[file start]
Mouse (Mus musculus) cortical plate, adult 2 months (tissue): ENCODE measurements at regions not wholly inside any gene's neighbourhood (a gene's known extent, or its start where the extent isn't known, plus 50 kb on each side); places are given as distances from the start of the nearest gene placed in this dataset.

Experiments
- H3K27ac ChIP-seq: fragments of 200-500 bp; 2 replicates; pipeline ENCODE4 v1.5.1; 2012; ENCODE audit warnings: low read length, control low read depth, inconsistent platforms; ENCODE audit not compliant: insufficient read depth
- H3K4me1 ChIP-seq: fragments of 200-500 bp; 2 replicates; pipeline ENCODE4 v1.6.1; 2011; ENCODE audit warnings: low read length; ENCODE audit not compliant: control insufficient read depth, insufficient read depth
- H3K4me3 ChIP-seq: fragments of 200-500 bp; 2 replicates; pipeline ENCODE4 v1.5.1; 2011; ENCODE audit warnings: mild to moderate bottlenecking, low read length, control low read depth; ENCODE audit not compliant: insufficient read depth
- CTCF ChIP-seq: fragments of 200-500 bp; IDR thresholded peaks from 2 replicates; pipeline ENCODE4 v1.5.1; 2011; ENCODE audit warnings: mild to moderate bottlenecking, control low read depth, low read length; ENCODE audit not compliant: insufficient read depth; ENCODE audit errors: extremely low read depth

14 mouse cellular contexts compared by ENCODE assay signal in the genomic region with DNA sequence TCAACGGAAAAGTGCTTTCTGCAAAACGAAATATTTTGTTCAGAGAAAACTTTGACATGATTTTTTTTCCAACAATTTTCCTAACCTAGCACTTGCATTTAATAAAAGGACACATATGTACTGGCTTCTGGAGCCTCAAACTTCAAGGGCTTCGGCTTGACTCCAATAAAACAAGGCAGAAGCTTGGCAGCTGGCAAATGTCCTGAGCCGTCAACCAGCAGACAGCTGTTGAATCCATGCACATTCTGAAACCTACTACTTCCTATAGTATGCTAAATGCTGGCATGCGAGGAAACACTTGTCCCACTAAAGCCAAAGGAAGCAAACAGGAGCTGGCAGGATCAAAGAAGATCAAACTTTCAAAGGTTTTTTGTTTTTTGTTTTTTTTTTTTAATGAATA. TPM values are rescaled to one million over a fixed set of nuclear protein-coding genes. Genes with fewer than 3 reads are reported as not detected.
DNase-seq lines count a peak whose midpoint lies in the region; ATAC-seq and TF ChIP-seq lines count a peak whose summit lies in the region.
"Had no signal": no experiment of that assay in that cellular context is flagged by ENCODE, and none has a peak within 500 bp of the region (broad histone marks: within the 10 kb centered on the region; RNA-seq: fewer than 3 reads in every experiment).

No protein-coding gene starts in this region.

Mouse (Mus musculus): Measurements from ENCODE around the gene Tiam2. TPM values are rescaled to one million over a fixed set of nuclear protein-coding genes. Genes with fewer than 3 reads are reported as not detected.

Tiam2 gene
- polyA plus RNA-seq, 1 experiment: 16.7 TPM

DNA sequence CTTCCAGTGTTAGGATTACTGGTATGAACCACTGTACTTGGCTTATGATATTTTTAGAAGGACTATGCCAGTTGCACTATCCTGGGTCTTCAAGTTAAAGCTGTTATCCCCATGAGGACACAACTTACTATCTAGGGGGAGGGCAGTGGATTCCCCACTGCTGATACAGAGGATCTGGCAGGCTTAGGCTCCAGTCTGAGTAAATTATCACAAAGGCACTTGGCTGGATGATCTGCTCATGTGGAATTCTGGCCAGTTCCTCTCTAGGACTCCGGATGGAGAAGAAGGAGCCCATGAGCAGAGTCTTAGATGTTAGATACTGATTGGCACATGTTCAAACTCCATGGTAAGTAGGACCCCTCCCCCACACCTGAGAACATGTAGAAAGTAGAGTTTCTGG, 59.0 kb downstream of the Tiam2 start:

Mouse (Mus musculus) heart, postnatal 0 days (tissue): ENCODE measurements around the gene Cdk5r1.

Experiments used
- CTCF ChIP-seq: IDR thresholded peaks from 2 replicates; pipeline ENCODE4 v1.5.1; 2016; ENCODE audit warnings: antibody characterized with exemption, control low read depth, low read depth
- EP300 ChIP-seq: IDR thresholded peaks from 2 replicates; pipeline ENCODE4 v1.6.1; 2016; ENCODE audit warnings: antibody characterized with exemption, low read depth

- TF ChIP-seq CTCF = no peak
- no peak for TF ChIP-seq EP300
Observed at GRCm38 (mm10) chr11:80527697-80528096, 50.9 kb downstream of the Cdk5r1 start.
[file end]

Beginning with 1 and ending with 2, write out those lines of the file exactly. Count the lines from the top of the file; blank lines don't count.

Mouse (Mus musculus) cortical plate, adult 2 months (tissue): ENCODE measurements at regions not wholly inside any gene's neighbourhood (a gene's known extent, or its start where the extent isn't known, plus 50 kb on each side); places are given as distances from the start of the nearest gene placed in this dataset.

Experiments